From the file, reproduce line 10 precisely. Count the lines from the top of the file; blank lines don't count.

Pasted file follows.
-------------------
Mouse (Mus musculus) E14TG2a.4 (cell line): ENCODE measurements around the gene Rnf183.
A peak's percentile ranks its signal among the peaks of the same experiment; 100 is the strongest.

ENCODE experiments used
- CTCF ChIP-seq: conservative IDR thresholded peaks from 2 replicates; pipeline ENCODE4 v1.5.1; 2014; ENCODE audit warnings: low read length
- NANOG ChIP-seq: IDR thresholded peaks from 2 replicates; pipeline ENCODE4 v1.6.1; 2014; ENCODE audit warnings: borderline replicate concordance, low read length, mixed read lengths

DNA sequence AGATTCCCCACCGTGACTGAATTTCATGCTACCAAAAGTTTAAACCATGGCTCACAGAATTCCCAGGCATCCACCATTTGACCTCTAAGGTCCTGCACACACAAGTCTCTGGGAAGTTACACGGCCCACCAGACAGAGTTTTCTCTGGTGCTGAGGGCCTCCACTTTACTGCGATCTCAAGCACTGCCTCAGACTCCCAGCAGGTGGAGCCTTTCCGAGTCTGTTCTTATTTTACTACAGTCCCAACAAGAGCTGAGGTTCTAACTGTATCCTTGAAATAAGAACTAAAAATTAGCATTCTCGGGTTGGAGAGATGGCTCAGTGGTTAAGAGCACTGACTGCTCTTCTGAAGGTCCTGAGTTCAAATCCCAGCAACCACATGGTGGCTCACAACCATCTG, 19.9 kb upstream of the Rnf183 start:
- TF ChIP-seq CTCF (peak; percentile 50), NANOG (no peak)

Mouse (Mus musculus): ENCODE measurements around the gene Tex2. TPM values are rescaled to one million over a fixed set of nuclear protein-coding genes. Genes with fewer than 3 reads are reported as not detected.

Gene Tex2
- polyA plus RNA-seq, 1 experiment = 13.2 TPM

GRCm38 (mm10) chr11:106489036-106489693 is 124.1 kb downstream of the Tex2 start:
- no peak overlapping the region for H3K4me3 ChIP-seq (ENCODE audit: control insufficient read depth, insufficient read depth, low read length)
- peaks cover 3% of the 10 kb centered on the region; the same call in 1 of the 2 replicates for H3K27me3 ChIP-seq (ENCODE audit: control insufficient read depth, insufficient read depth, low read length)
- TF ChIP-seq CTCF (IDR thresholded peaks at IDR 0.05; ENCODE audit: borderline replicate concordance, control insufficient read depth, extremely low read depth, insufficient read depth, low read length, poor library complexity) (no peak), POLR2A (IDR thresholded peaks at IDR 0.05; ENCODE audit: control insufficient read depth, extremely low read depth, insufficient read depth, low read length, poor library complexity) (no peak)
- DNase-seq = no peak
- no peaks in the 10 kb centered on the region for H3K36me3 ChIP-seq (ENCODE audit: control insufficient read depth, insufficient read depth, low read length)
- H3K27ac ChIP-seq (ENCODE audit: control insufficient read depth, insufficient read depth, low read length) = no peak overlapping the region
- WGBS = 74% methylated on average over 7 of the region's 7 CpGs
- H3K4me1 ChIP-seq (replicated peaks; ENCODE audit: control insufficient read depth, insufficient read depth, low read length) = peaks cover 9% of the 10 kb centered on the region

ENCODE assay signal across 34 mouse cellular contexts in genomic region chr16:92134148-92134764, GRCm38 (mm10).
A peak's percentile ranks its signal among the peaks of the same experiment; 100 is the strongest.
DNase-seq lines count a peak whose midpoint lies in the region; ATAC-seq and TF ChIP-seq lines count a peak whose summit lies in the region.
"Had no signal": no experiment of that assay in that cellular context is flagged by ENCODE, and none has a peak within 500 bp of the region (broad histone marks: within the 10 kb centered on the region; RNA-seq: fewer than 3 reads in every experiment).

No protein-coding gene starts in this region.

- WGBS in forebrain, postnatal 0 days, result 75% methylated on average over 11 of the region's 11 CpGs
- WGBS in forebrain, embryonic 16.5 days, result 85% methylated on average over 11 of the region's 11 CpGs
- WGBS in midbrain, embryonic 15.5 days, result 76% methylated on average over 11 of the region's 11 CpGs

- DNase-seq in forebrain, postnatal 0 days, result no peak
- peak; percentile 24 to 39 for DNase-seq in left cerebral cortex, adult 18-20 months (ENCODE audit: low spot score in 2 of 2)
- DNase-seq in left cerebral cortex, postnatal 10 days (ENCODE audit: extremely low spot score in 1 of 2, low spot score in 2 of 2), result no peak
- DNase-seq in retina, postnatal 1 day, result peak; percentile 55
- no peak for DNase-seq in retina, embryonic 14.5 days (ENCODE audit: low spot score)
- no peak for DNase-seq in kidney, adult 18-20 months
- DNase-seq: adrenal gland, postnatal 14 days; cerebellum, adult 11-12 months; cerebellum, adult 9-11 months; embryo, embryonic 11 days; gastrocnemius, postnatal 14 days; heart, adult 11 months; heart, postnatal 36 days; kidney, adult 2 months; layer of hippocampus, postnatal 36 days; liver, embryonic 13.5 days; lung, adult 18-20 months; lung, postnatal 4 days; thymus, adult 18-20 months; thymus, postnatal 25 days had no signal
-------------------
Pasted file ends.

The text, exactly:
- polyA plus RNA-seq, 1 experiment = 13.2 TPM